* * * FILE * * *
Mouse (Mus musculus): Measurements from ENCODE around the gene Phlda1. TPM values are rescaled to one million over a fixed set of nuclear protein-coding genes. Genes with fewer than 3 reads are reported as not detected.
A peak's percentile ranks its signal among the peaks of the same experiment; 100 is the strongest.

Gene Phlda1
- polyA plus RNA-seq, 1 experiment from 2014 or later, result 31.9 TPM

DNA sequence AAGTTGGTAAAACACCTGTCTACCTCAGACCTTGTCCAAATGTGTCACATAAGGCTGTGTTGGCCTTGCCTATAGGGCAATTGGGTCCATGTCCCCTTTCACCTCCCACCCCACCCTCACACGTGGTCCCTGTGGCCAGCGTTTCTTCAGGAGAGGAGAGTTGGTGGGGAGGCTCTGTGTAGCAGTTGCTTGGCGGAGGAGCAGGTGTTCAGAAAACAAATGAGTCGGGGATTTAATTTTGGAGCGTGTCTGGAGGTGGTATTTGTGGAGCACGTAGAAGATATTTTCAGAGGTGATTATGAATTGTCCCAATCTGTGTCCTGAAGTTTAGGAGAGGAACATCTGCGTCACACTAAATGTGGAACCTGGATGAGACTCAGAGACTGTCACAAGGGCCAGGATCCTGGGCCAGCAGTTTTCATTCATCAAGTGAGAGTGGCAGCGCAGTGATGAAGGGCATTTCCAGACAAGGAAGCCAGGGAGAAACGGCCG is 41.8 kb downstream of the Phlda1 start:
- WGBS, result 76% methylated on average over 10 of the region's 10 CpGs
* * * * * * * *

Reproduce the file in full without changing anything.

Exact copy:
Mouse (Mus musculus): Measurements from ENCODE around the gene Phlda1. TPM values are rescaled to one million over a fixed set of nuclear protein-coding genes. Genes with fewer than 3 reads are reported as not detected.
A peak's percentile ranks its signal among the peaks of the same experiment; 100 is the strongest.

Gene Phlda1
- polyA plus RNA-seq, 1 experiment from 2014 or later, result 31.9 TPM

DNA sequence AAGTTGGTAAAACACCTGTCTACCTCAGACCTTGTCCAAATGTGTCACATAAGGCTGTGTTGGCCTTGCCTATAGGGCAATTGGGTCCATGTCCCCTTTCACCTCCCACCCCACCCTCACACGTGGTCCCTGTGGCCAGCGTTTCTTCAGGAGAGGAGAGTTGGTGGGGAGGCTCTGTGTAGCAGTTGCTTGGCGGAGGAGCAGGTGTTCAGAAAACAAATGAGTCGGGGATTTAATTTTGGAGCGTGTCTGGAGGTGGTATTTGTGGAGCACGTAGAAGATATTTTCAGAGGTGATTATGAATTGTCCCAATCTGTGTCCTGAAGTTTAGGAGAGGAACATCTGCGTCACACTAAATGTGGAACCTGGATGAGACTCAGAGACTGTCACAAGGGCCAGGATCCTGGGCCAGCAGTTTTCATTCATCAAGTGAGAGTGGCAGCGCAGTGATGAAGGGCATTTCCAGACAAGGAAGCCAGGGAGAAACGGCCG is 41.8 kb downstream of the Phlda1 start:
- WGBS, result 76% methylated on average over 10 of the region's 10 CpGs